A qualitative exploration of malaria operational research situation in Nigeria.

PLoS ONE. 2017;12(11):e0188128 DOI 10.1371/journal.pone.0188128

 

Journal Homepage

Journal Title: PLoS ONE

ISSN: 1932-6203 (Online)

Publisher: Public Library of Science (PLoS)

LCC Subject Category: Medicine | Science

Country of publisher: United States

Language of fulltext: English

Full-text formats available: PDF, HTML, XML

 

AUTHORS

IkeOluwapo O Ajayi
Maduka D Ughasoro
Akintayo Ogunwale
Oluwaseun Odeyinka
Obafemi Babalola
Salami Sharafadeen
Al-Mukhtar Y Adamu
Olufemi Ajumobi
Taiwo Orimogunje
Patrick Nguku

EDITORIAL INFORMATION

Peer review

Editorial Board

Instructions for authors

Time From Submission to Publication: 24 weeks

 

Abstract | Full Text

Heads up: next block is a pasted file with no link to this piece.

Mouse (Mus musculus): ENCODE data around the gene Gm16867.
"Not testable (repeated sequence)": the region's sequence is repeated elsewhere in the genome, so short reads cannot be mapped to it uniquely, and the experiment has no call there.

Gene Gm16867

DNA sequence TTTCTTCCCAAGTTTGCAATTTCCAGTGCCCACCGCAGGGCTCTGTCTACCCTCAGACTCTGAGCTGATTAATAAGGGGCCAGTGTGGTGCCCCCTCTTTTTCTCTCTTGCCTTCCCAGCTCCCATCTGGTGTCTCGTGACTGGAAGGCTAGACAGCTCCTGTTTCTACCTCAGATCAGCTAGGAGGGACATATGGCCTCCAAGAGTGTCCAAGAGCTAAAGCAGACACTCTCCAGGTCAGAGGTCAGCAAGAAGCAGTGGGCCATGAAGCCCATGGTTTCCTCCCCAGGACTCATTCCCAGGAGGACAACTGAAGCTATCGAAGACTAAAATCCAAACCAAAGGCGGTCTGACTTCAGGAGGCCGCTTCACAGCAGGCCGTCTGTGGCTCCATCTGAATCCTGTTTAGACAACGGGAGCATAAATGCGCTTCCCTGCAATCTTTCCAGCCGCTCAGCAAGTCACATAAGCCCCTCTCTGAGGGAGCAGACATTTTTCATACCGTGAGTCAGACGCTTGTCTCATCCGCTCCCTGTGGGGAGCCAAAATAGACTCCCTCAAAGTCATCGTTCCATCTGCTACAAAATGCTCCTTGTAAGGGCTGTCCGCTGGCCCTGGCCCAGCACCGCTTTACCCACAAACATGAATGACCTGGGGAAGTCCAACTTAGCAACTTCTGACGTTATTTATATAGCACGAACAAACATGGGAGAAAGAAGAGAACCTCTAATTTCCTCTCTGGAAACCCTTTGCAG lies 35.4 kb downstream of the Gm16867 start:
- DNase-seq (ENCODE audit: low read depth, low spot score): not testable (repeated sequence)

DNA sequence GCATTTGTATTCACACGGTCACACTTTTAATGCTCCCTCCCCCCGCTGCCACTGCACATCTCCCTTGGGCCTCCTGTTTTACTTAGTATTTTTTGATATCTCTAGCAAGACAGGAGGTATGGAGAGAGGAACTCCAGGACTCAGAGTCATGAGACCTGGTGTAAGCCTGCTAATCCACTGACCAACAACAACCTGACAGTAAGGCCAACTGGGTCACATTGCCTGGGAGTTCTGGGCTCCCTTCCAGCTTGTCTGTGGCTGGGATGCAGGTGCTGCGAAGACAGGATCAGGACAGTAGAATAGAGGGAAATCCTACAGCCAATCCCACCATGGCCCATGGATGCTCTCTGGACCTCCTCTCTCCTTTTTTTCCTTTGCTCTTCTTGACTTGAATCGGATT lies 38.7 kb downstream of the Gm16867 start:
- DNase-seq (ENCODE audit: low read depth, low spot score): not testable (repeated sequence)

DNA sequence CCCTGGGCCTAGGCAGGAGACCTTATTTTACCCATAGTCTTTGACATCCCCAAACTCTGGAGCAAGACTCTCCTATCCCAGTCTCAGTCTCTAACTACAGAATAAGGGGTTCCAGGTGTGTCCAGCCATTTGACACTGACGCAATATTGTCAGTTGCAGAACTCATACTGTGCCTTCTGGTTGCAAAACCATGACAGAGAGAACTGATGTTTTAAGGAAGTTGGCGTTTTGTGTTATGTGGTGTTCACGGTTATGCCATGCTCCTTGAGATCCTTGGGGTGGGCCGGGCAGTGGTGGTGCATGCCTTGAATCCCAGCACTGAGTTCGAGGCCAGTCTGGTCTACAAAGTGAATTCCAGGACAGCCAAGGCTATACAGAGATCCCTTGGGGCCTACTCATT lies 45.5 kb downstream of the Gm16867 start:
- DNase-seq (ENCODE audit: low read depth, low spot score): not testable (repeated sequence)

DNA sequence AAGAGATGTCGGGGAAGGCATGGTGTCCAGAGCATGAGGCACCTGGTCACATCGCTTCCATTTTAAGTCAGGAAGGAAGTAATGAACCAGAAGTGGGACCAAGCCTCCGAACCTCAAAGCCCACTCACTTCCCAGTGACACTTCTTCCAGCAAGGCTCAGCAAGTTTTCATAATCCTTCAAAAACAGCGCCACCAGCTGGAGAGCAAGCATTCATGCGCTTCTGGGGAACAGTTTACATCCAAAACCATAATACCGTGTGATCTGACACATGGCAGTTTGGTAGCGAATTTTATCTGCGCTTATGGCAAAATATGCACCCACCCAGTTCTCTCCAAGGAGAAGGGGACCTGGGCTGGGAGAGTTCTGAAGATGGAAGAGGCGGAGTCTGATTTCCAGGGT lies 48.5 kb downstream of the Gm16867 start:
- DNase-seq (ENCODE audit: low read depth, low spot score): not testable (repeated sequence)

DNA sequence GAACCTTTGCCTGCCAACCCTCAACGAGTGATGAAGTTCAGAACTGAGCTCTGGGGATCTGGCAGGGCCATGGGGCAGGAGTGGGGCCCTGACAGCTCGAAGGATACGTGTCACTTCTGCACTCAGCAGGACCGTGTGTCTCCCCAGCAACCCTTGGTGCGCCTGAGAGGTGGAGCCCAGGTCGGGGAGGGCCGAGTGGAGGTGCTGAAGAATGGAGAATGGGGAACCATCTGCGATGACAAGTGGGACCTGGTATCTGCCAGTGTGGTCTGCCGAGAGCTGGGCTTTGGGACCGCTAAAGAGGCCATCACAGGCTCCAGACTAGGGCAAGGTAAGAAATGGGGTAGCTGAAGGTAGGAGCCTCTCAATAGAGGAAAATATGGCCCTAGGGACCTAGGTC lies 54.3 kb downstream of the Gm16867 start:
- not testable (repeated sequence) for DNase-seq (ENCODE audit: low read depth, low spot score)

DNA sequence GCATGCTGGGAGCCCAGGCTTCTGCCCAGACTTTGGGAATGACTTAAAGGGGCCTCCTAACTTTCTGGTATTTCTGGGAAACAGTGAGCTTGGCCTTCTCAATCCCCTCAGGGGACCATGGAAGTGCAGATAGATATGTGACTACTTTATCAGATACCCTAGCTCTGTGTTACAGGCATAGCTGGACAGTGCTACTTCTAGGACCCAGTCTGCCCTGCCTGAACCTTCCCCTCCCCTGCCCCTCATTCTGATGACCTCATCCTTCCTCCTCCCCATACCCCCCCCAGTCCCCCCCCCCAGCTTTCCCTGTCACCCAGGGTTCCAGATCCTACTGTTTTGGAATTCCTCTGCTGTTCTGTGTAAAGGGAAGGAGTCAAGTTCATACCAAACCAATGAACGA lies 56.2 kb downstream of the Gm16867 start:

Malaria, remains one of the leading causes of high morbidity and mortality in Nigeria despite implementation of several public health interventions for its control. Operational limitations and methodological gaps have been associated with malaria control interventions and research, and these have necessitated the need for a well-tailored Malaria Operational Research (MOR) agenda. However, there is paucity of evidence-based information on relevant stakeholders' experience, awareness, perceptions and use of MOR and suggestions on setting MOR agenda. As part of a larger study to provide data for national MOR agenda setting, we assessed the MOR research situation from the perspectives of key stakeholders in Nigeria and contribution of MOR to the malaria elimination agenda.We conducted key informant interviews among 40 purposively selected stakeholders from the six geo-political zones in Nigeria. Data was collected using a pre-tested key informant interview guide which comprised issues related to experience, awareness, use of MOR and MOR needs, and suggestions for MOR. We conducted a detailed content analysis.Half of the participants had participated in MOR. Participants perceived MOR as important. Only few were aware of existing framework for MOR in Nigeria while above half expressed that MOR is yet to be used to inform policy in Nigeria. Participants identified several MOR needs such as development of improved diagnostic techniques, and interventions for promoting early diagnosis, prompt treatment and quality programmatic data. Participants opined the need for country-specific prioritised MOR agenda that cut across malaria thematic areas including malaria prevention and case management. Participants suggested the involvement of various stakeholders and multi-disciplinary approach in setting MOR.Although some stakeholders have been involved in MOR, it is still rarely used to inform policy and several needs exist across thematic areas. A broad-based stakeholder involvement, multi-disciplinary approach to agenda setting and its wide dissemination have been suggested.